Jon: Oh, totally, totally agree with that and I've got firsthand experience with that as well and it covers all sorts of areas. So it's not just some of the technical skills, but some of the softer skills like business writing and communication presentations, those sorts of things and I think it's probably more common in cybersecurity to find a lack of some of the soft skills but yeah, definitely you could have all of your positions filled and still realize that there, you're missing and I think we don't use assessments enough. I would like to use it more for as Renee said, kind of assessing people as they apply for certain positions but also understanding that not everyone tests well, I'm a good example of that. I won't mention my SAT scores, but also once you're in the position Will, as you're talking about, getting assessed and we do it in all sorts of areas, we assess risk all the time. We assess a lot of other competencies across the enterprise. I don't see why we shouldn't assess risk. Now. I will tell you what the HR response, at least what I've heard in the past from some HR folks is that they are concerned about how the assessments are used for bonuses, for compensation and other things. So that is an area of concern for some HR folks. I would love to find a way around that to figure out a way to make it work for us, because I think it's important for developing our staff.

Ryan: Yeah, no doubt and I think that, you know, the future, the past is kinda been like certifications, get this certification and boom, you're ready for this job and that kind of thing and that's always been to me just so inadequate, just completely inadequate and the opportunity to assess one's skills and then to provide them with a pathway that shows them what their next level of self can be, it's, you know, Cybrary is working every day to make that a reality and the product kind of does that. Obviously we'll be better at it in the future, but that's the real way to kind of get people where they need to go is just to show them a path and show them, show you where your, the holes that may need to be filled for you to get there.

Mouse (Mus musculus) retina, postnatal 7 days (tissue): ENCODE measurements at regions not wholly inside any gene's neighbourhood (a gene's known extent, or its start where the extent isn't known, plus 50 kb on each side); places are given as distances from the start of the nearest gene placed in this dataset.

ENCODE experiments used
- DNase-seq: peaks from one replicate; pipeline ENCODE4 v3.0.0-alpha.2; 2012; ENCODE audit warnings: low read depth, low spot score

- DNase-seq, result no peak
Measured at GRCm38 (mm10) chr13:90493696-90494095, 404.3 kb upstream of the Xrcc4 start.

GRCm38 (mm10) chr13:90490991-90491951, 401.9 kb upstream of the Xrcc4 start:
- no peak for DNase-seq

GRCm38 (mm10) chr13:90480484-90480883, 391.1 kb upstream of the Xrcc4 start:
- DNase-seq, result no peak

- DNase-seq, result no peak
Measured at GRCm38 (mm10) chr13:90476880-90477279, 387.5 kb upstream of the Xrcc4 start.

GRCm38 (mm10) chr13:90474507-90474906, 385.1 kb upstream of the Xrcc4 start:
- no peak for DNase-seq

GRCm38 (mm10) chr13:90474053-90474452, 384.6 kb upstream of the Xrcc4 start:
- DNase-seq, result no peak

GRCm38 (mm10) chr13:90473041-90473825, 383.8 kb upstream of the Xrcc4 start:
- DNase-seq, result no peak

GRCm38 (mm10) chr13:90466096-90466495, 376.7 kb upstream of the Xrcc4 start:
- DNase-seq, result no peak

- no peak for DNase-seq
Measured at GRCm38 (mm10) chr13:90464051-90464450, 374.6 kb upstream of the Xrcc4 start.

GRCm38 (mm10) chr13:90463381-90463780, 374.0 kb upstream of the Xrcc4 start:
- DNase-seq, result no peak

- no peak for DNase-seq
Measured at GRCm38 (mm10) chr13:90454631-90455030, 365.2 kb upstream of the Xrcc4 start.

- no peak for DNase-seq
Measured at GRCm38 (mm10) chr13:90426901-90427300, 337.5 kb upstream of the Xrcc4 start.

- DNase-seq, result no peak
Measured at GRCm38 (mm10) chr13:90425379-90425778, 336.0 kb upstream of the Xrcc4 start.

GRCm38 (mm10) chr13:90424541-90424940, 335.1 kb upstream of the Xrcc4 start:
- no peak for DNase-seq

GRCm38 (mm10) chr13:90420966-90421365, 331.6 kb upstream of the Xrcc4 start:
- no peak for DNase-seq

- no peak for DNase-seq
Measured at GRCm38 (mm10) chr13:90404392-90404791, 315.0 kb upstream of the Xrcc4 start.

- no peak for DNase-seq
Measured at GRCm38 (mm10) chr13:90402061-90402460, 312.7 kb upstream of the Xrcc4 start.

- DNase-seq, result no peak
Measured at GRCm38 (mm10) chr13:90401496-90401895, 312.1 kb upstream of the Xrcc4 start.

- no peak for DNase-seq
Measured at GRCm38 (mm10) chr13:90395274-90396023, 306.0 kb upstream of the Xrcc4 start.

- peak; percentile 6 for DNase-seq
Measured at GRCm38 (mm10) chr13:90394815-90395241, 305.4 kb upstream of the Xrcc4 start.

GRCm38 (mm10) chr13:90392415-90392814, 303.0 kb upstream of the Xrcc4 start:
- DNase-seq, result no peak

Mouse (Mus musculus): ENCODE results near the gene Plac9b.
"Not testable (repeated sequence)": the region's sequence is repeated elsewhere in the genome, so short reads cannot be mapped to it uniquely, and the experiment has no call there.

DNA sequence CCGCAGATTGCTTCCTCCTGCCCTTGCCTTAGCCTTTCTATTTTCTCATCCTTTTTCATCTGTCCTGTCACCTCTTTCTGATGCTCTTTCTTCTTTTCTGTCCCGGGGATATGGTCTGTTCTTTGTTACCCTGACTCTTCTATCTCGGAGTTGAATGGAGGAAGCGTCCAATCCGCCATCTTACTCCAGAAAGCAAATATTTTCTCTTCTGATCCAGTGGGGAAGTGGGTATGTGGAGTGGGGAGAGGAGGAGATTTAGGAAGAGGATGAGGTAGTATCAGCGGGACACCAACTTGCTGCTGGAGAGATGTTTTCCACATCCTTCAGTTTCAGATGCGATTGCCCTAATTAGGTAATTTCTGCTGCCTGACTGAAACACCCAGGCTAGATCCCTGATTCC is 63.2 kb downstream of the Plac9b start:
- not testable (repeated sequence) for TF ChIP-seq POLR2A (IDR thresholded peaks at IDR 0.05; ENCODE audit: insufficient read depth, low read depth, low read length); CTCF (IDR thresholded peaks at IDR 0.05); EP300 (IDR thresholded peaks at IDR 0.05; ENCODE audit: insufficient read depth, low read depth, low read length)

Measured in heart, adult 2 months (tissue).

Renee: I think.

Ryan: We also know that our, go ahead, go ahead Renee.

Renee: No, I'd like to add that I think that specifically assessing people internally, because from my perspective or the ones that I get mostly on the hiring side, not on the internal side and Jon made a good point about internally where me, I used to work internal in HR so I totally get what he means with the HR potential pushback but it could be so useful, like looking, taking an assessment and I've done a ton of assessments because in HR, we tend to do a assessments with each, on each other a lot and just like, you know, things like Myers-Briggs, the soft skill ones, and what have you and it really tends to give you a glimpse of where you are best suited and so, you know, if you're trying to be, for example, a generalist but your skills or what's assessed really shows you as an individual. Like, I should probably more be a specialist like I have this knack for this one thing. I think it's important for it, employees themselves, not only for the leadership and you know, the skills and things like that but to, for self reflection so you can see like, okay, instead of going this path of being a pen tester for example, Oh, I might be better off being a researcher. Like I might be, you know, that may be the better fit for me. So using assessments just as a whole, especially internally and relatively frequently would be a great thing to do.